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Teachers & SchoolsStudy Guide

If the equation of a line is in **slope-intercept form**, it looks like this:

*y = mx + b*

Here's what those extra letters mean:

*m*is the**slope**of the line.*b*is the.*y*-intercept

Let's look at a few examples:

The equation *y* = 2*x* + 1 is in slope-intercept form. The coefficient of the *x*-term is 2, so the slope is 2. The constant is 1, so the *y*-intercept is 1. That means the graph passes through the point (0, 1).

In the equation *y* = 4 â€“ 8*x*, the slope is -8 (the coefficient of the *x*-term) and the *y*-intercept is 4. Don't let the order of the terms trip you up: we can rearrange it so it looks like *y* = -8*x* + 4.

In the equation *y* = -9*x*, the slope is -9 and the *y*-intercept is 0, since there's no constant.

Remember: the slope (*m*) is equal to the change in *y* divided by the change in *x*, or "rise over run."

Let's examine how to graph an equation in slope-intercept form. What does the graph of *y* = 2*x* + 1 look like?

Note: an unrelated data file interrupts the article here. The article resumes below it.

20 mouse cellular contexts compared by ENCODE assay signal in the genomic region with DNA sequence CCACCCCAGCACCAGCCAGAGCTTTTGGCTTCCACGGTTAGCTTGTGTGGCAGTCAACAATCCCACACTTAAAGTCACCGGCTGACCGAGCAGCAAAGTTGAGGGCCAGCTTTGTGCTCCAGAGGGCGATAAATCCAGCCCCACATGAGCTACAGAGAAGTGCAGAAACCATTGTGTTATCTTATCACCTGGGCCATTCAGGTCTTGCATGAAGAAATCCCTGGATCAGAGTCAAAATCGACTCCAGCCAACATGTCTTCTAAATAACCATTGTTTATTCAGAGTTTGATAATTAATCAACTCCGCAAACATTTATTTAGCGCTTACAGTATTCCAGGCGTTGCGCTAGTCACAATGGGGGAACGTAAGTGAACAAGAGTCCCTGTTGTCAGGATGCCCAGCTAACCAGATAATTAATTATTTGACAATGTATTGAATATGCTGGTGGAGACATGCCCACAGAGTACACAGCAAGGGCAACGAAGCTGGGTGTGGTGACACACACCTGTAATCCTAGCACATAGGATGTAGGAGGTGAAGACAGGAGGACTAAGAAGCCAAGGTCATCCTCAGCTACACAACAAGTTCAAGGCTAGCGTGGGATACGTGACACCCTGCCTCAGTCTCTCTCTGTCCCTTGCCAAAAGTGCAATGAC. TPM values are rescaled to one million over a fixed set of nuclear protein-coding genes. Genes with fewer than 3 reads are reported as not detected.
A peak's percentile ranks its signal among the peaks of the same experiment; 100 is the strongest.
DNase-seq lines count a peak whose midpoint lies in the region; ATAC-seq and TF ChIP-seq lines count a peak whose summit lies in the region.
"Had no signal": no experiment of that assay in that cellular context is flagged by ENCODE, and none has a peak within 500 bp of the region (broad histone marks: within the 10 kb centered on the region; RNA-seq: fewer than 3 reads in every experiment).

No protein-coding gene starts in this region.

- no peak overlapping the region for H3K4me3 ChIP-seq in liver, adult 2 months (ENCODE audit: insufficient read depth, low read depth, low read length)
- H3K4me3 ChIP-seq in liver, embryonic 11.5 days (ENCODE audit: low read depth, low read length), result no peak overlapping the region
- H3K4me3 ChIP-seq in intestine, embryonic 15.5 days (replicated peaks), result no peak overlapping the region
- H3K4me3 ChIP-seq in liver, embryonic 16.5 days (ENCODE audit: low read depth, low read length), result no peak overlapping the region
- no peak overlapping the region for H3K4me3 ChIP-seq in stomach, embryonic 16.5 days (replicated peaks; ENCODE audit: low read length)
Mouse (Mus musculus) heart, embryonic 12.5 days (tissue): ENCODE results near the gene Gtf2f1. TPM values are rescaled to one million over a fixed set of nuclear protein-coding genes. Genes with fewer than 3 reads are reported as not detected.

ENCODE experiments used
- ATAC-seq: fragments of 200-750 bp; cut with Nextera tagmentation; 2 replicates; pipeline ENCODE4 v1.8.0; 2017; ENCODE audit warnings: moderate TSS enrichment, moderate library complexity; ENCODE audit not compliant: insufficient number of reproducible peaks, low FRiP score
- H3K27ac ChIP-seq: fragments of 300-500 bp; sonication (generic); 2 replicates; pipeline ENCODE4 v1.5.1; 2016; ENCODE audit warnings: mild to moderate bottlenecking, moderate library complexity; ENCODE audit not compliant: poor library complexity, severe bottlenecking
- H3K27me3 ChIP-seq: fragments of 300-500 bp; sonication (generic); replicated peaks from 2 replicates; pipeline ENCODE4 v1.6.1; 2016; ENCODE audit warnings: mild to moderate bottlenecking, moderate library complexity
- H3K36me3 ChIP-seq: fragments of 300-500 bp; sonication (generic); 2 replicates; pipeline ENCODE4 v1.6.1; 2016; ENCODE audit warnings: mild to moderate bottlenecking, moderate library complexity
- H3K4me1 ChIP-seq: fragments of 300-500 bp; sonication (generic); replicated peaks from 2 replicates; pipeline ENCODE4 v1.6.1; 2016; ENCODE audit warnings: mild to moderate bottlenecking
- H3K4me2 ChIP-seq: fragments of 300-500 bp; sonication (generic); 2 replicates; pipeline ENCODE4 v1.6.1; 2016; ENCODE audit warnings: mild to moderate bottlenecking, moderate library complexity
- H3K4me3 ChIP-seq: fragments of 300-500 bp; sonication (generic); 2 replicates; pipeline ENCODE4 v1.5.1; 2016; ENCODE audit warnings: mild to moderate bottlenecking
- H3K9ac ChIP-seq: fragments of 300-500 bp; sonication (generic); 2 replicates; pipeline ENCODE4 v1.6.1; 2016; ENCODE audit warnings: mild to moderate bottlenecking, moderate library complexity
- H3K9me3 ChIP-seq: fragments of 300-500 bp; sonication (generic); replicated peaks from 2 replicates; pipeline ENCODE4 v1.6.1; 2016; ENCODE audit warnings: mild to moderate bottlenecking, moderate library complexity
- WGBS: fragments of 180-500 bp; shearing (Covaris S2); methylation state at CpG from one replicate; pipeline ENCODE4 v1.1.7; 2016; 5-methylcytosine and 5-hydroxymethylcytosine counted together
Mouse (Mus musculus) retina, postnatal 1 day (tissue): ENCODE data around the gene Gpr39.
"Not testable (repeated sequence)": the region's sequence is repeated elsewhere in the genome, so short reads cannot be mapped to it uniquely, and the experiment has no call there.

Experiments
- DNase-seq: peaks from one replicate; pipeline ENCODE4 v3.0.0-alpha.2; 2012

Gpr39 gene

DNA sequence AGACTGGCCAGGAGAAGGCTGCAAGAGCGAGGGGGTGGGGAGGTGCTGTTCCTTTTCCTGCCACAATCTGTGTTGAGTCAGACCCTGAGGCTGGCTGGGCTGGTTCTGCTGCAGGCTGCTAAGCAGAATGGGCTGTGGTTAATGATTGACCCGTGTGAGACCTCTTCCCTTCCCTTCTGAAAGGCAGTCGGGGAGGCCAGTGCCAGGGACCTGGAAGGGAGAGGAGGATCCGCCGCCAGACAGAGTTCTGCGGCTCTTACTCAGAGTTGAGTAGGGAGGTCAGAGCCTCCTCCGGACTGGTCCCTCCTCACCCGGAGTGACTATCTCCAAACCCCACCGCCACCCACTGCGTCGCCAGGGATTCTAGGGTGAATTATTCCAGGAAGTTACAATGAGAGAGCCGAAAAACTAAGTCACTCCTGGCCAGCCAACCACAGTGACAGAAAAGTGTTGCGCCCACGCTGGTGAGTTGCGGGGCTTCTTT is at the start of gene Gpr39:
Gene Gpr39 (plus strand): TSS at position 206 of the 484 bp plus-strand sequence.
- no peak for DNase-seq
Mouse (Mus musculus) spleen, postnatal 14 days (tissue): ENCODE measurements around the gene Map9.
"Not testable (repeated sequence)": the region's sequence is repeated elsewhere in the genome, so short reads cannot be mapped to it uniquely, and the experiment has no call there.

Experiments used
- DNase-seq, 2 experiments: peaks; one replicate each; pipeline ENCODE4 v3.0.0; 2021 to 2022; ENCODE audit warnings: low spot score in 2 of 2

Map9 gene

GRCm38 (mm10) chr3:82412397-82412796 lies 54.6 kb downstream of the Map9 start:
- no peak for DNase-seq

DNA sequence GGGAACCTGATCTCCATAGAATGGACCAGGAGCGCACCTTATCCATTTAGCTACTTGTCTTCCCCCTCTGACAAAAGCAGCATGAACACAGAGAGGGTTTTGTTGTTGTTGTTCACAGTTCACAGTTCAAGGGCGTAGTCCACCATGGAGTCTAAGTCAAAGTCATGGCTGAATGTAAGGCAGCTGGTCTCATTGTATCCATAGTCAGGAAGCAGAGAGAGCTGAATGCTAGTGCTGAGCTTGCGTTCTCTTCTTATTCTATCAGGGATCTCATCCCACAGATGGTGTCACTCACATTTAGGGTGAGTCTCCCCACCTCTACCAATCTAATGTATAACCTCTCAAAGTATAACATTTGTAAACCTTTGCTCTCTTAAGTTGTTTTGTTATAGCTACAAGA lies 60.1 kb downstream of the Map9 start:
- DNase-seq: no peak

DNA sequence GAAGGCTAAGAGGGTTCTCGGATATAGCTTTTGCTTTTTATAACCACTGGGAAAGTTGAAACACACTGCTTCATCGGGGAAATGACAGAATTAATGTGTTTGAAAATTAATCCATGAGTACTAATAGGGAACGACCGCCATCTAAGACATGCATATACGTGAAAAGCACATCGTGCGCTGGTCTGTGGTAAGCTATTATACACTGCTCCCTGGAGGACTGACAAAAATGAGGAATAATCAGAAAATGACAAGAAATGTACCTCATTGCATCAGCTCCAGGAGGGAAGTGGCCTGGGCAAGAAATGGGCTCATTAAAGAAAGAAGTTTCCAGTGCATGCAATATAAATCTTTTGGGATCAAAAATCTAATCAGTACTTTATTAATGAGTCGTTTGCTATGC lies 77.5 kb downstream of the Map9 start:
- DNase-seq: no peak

Our equation is in slope-intercept form, so we know that the number in front of *x* is the slope (2), and 1 is the *y*-intercept.

We start by plotting the *y*-intercept.

Next, since we know that the slope is 2, also known as , we know that another point will be 2 units up and 1 unit over (in the positive direction of course).

Finally, we connect these points.

What if the equation isn't solved for *y* already? Well, we'll just have to solve it for *y*, won't we ?

Graph 2*x* + 3*y* = 18.

First things first: solve for *y* by subtracting the 2*x* term and dividing by 3.

Now our equation is in slope-intercept form and we can graph it.

We put a point at 6 on the *y*-axis since 6 is the *y*-intercept. From there, we "rise" -2, which means we go *down* 2 units, but we don't put a point there yet. We still need to "run" 3 to the right. Then we put the point down.

*Look Out:** when using slope-intercept form to graph lines, always make sure the equation is solved for y so that the equation is in the form y = mx + b*.